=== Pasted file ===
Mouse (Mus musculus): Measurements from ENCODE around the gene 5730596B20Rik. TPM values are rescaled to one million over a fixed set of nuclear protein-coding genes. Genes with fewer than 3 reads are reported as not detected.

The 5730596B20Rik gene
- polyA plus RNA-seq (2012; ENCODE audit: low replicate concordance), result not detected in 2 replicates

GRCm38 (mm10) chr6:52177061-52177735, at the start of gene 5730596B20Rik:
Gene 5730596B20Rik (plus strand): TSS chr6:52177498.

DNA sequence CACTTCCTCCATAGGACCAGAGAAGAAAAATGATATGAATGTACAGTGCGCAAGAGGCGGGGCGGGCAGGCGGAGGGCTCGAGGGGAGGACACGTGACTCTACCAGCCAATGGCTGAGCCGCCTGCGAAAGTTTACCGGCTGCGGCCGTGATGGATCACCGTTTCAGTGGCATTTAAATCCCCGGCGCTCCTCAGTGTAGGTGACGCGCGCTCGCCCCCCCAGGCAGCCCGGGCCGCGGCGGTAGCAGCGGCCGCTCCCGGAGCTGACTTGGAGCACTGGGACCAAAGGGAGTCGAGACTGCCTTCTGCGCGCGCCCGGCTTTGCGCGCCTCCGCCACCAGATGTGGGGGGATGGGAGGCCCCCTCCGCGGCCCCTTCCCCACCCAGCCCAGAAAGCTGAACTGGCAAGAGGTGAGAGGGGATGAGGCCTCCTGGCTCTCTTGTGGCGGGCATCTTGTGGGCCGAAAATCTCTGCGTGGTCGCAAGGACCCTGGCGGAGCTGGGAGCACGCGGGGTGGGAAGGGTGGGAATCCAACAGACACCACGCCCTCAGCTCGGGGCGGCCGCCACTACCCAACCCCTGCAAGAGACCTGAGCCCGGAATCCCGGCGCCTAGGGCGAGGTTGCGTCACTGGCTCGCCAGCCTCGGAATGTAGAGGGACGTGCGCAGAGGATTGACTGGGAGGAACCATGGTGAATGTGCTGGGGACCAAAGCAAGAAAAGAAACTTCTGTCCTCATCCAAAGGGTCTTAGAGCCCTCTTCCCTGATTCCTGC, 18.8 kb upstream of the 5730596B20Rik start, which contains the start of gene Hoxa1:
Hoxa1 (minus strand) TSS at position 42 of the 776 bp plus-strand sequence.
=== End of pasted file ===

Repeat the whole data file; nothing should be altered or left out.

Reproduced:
Mouse (Mus musculus): Measurements from ENCODE around the gene 5730596B20Rik. TPM values are rescaled to one million over a fixed set of nuclear protein-coding genes. Genes with fewer than 3 reads are reported as not detected.

The 5730596B20Rik gene
- polyA plus RNA-seq (2012; ENCODE audit: low replicate concordance), result not detected in 2 replicates

GRCm38 (mm10) chr6:52177061-52177735, at the start of gene 5730596B20Rik:
Gene 5730596B20Rik (plus strand): TSS chr6:52177498.

DNA sequence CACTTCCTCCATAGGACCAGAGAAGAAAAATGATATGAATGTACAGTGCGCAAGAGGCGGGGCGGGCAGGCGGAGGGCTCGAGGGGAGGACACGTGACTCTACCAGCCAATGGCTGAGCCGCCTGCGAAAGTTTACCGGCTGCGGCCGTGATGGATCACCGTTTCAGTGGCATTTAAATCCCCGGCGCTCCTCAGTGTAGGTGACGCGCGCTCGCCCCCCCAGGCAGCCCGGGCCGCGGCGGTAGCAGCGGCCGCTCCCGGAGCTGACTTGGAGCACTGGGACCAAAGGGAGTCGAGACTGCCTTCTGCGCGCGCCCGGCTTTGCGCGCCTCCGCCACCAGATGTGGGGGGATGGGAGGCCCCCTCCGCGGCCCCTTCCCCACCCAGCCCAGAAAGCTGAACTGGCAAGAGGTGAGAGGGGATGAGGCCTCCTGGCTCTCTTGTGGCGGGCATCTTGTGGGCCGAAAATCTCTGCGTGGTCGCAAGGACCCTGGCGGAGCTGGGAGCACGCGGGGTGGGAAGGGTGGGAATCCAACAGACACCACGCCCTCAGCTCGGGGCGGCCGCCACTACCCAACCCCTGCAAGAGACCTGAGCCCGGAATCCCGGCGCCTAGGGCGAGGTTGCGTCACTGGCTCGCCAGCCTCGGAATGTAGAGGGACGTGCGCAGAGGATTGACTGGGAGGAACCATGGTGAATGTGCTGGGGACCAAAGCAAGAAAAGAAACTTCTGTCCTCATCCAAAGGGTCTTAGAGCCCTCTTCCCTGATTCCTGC, 18.8 kb upstream of the 5730596B20Rik start, which contains the start of gene Hoxa1:
Hoxa1 (minus strand) TSS at position 42 of the 776 bp plus-strand sequence.